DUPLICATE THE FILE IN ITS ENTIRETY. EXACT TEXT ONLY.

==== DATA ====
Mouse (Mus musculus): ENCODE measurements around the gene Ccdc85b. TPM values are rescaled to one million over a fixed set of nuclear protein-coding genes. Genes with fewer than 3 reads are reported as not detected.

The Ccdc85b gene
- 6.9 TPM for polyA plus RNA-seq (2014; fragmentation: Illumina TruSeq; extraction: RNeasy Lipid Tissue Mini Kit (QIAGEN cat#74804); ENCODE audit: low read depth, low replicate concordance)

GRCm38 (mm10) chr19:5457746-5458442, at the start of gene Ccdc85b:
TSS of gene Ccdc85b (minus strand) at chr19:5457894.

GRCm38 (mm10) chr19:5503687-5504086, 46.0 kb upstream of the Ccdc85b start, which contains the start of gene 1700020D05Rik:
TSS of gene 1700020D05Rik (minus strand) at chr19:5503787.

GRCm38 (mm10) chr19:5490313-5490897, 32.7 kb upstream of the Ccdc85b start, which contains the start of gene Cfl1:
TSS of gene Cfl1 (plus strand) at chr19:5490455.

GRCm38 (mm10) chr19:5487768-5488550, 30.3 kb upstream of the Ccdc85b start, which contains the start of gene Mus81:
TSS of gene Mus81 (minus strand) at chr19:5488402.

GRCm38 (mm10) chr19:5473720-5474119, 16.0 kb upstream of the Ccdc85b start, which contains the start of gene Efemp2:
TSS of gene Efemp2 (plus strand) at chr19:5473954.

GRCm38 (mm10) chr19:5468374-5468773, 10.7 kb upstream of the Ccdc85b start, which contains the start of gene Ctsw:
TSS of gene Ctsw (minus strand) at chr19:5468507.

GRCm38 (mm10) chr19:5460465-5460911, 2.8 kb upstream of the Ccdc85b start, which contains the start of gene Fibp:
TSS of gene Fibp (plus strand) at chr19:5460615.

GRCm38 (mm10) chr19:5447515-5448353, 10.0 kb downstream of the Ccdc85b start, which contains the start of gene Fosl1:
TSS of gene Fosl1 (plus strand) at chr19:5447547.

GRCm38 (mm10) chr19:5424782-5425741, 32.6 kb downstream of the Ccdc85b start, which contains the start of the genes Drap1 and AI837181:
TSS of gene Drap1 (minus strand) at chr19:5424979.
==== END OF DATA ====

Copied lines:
Mouse (Mus musculus): ENCODE measurements around the gene Ccdc85b. TPM values are rescaled to one million over a fixed set of nuclear protein-coding genes. Genes with fewer than 3 reads are reported as not detected.

The Ccdc85b gene
- 6.9 TPM for polyA plus RNA-seq (2014; fragmentation: Illumina TruSeq; extraction: RNeasy Lipid Tissue Mini Kit (QIAGEN cat#74804); ENCODE audit: low read depth, low replicate concordance)

GRCm38 (mm10) chr19:5457746-5458442, at the start of gene Ccdc85b:
TSS of gene Ccdc85b (minus strand) at chr19:5457894.

GRCm38 (mm10) chr19:5503687-5504086, 46.0 kb upstream of the Ccdc85b start, which contains the start of gene 1700020D05Rik:
TSS of gene 1700020D05Rik (minus strand) at chr19:5503787.

GRCm38 (mm10) chr19:5490313-5490897, 32.7 kb upstream of the Ccdc85b start, which contains the start of gene Cfl1:
TSS of gene Cfl1 (plus strand) at chr19:5490455.

GRCm38 (mm10) chr19:5487768-5488550, 30.3 kb upstream of the Ccdc85b start, which contains the start of gene Mus81:
TSS of gene Mus81 (minus strand) at chr19:5488402.

GRCm38 (mm10) chr19:5473720-5474119, 16.0 kb upstream of the Ccdc85b start, which contains the start of gene Efemp2:
TSS of gene Efemp2 (plus strand) at chr19:5473954.

GRCm38 (mm10) chr19:5468374-5468773, 10.7 kb upstream of the Ccdc85b start, which contains the start of gene Ctsw:
TSS of gene Ctsw (minus strand) at chr19:5468507.

GRCm38 (mm10) chr19:5460465-5460911, 2.8 kb upstream of the Ccdc85b start, which contains the start of gene Fibp:
TSS of gene Fibp (plus strand) at chr19:5460615.

GRCm38 (mm10) chr19:5447515-5448353, 10.0 kb downstream of the Ccdc85b start, which contains the start of gene Fosl1:
TSS of gene Fosl1 (plus strand) at chr19:5447547.

GRCm38 (mm10) chr19:5424782-5425741, 32.6 kb downstream of the Ccdc85b start, which contains the start of the genes Drap1 and AI837181:
TSS of gene Drap1 (minus strand) at chr19:5424979.